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“Those of us who manage the public’s dollars will be held to account, to spend wisely, reform bad habits, and do our business in the light of day, because only then can we restore the vital trust between a people and their government.” — Barack Hussein Obama, Inaugural Address January 20, 2009
There were many things that were disappointing about President Obama’s first term.
The good folks at Reason TV take a look at some of the disappointments in a new video retrospective of Obama’s rhetoric versus reality including:
You can watch the video below:
There was much to bedisappointed about during Obama’s first term. But the most disappointing thing about Obama’s first term was the irresponsible and out of control spending.
Today, the national debt is $16,432,631,489,854.70. It was $10,626,877,048,913.08 when Obama became president. That is an increase of more than a 5.8 trillion dollars during Obama’s first term.
In 2004, when the deficit was $413 billion and the national debt was $7,419,244,676,835.15 or $7.4 trillion, Obama said the “monstrous federal deficit” was an “enormous problem.” On July 3, 2008, presidential candidate Obama said that adding $4 trillion in debt was “irresponsible” and “unpatriotic.” Nevertheless, President Obama added more than $5.8 trillion to the national debt in four years.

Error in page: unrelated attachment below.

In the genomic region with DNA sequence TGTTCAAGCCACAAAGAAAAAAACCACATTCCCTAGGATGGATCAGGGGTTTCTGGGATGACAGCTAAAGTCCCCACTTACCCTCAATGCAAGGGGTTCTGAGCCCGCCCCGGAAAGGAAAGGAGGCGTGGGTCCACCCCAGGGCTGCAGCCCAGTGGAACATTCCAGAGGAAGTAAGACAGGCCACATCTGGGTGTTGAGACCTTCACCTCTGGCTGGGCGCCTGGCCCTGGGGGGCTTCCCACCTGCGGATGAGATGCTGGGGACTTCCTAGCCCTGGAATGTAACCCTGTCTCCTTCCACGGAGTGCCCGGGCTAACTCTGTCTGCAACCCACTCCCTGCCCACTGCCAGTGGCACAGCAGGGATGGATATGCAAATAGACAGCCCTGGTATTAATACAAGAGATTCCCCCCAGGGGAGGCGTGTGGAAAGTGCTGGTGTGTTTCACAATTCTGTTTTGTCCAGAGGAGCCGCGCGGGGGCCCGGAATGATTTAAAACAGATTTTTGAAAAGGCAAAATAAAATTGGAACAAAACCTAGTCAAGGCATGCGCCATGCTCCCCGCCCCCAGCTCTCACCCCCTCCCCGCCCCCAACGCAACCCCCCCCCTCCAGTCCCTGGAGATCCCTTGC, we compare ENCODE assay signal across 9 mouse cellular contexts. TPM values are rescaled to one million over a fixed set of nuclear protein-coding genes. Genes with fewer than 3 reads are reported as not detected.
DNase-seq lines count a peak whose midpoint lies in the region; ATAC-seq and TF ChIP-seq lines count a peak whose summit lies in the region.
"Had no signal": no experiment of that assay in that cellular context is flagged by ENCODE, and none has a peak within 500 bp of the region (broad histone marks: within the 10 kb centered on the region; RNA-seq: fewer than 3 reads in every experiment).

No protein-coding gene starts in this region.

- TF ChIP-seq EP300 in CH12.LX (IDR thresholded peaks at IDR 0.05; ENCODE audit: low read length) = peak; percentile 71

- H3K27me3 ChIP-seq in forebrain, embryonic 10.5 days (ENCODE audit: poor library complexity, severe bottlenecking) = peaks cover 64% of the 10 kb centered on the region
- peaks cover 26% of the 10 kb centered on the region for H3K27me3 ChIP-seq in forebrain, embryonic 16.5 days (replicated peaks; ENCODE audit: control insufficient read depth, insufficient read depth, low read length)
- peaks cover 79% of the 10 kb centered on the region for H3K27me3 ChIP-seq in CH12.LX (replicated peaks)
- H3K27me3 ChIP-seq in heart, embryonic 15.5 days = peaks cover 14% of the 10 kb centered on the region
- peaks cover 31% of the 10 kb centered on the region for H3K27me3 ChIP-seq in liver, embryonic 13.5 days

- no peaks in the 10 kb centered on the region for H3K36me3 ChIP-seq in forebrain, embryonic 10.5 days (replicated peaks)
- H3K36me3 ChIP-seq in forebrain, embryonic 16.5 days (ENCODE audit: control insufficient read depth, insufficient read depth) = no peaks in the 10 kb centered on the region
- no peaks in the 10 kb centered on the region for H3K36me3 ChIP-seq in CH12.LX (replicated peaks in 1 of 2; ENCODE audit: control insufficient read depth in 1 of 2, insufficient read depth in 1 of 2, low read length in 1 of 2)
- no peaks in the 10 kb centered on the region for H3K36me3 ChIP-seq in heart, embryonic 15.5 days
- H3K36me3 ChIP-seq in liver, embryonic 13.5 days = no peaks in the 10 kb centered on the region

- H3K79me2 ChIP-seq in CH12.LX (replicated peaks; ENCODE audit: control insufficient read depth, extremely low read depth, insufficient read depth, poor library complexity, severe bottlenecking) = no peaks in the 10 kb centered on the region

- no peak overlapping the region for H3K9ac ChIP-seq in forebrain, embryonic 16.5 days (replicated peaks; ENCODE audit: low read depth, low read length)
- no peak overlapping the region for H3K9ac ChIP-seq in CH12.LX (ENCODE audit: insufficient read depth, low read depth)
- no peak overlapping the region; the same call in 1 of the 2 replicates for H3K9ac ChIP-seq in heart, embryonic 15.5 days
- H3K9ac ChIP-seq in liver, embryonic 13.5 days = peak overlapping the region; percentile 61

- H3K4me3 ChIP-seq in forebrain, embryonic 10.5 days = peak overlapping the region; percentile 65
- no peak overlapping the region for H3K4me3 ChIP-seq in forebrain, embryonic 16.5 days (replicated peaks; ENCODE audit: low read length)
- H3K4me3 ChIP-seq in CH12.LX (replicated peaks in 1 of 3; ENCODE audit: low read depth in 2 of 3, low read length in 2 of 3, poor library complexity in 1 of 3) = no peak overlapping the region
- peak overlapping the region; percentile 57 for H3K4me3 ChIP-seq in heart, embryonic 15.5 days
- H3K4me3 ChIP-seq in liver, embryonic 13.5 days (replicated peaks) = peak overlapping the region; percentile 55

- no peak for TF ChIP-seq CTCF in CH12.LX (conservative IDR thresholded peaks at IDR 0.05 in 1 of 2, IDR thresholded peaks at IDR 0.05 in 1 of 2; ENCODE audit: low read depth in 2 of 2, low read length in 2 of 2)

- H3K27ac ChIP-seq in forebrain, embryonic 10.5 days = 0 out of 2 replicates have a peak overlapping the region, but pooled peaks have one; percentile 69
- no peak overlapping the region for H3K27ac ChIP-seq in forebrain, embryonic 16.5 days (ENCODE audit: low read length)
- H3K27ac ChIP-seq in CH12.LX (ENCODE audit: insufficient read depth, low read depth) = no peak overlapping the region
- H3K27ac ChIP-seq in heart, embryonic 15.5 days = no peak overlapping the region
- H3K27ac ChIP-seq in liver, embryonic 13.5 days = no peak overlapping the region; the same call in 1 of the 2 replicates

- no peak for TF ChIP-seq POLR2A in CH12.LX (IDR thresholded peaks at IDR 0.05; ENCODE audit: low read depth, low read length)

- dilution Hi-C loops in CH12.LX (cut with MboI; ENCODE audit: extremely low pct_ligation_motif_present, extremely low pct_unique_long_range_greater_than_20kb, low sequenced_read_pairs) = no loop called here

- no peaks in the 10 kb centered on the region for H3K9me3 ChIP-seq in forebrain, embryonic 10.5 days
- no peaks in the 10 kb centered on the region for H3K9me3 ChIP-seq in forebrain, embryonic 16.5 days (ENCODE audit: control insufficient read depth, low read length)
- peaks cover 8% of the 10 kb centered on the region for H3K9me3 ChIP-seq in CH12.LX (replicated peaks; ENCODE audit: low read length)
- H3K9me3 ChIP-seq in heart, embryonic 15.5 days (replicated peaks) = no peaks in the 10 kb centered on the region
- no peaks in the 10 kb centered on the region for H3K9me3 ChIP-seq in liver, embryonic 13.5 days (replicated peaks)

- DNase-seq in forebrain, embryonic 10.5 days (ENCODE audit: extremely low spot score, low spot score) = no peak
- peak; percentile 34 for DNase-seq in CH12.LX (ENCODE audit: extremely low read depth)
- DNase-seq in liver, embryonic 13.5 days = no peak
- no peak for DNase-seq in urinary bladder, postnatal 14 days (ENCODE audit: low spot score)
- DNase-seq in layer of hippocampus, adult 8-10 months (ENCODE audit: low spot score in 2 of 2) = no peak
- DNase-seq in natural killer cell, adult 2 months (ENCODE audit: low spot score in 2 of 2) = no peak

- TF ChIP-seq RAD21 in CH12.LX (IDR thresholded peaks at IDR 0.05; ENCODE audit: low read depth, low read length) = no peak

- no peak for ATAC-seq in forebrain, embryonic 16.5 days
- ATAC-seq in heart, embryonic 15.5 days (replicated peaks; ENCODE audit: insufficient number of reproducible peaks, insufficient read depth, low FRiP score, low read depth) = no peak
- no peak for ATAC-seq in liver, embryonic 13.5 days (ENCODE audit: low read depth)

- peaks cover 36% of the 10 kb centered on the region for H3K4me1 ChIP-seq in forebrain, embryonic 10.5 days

President Obama has promised to cut the deficit in half by the end of his first time at least five times:
Despite his promises to cut the deficit in half by the end of his “first” term, Obama has racked up the largest deficits in U.S. history:
You shouldn’t be shocked by Obama’s failure to reduce the deficit in half by the end of his first term in office. He did warn us there would be “trillion-dollar deficits for years to come.”
The president and his Obamacrats need to get serious about the irresponsible spending. Obama has not submitted a single budget on time. And when Obama’s budgets are submitted they are so “unserious” that for the last two years they haven’t even received a single vote in the Democrat-controlled Senate. And the Senate hasn’t passed a budget in 1,365 days, almost four years. Congress has failed to adequately address the problem by continuing raise the debt limit and borrow more and more until we now have a $16.4 trillion national debt. Can we continue down this road and avoid bankruptcy?